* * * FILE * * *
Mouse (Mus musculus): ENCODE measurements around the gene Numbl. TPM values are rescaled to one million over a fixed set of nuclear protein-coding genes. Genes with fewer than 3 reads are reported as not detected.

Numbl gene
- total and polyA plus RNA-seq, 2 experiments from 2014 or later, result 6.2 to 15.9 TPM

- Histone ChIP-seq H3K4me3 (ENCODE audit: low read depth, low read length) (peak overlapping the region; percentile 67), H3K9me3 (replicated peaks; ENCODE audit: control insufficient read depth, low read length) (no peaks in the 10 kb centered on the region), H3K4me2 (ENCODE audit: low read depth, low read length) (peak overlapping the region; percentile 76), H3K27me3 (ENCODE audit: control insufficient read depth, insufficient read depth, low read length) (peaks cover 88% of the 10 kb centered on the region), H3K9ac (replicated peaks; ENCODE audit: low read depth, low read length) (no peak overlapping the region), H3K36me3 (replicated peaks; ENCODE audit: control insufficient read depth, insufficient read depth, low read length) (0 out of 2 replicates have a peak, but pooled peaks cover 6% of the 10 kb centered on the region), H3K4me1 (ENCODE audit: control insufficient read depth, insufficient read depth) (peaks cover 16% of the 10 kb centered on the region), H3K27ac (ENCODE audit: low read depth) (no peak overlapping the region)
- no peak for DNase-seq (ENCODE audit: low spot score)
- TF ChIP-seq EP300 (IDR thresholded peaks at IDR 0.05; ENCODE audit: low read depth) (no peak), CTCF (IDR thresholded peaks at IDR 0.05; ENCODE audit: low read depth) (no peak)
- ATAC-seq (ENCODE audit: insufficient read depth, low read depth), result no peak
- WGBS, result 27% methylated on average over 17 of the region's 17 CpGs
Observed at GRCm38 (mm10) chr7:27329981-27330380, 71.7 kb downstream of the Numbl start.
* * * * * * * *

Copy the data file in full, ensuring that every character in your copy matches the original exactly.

Mouse (Mus musculus): ENCODE measurements around the gene Numbl. TPM values are rescaled to one million over a fixed set of nuclear protein-coding genes. Genes with fewer than 3 reads are reported as not detected.

Numbl gene
- total and polyA plus RNA-seq, 2 experiments from 2014 or later, result 6.2 to 15.9 TPM

- Histone ChIP-seq H3K4me3 (ENCODE audit: low read depth, low read length) (peak overlapping the region; percentile 67), H3K9me3 (replicated peaks; ENCODE audit: control insufficient read depth, low read length) (no peaks in the 10 kb centered on the region), H3K4me2 (ENCODE audit: low read depth, low read length) (peak overlapping the region; percentile 76), H3K27me3 (ENCODE audit: control insufficient read depth, insufficient read depth, low read length) (peaks cover 88% of the 10 kb centered on the region), H3K9ac (replicated peaks; ENCODE audit: low read depth, low read length) (no peak overlapping the region), H3K36me3 (replicated peaks; ENCODE audit: control insufficient read depth, insufficient read depth, low read length) (0 out of 2 replicates have a peak, but pooled peaks cover 6% of the 10 kb centered on the region), H3K4me1 (ENCODE audit: control insufficient read depth, insufficient read depth) (peaks cover 16% of the 10 kb centered on the region), H3K27ac (ENCODE audit: low read depth) (no peak overlapping the region)
- no peak for DNase-seq (ENCODE audit: low spot score)
- TF ChIP-seq EP300 (IDR thresholded peaks at IDR 0.05; ENCODE audit: low read depth) (no peak), CTCF (IDR thresholded peaks at IDR 0.05; ENCODE audit: low read depth) (no peak)
- ATAC-seq (ENCODE audit: insufficient read depth, low read depth), result no peak
- WGBS, result 27% methylated on average over 17 of the region's 17 CpGs
Observed at GRCm38 (mm10) chr7:27329981-27330380, 71.7 kb downstream of the Numbl start.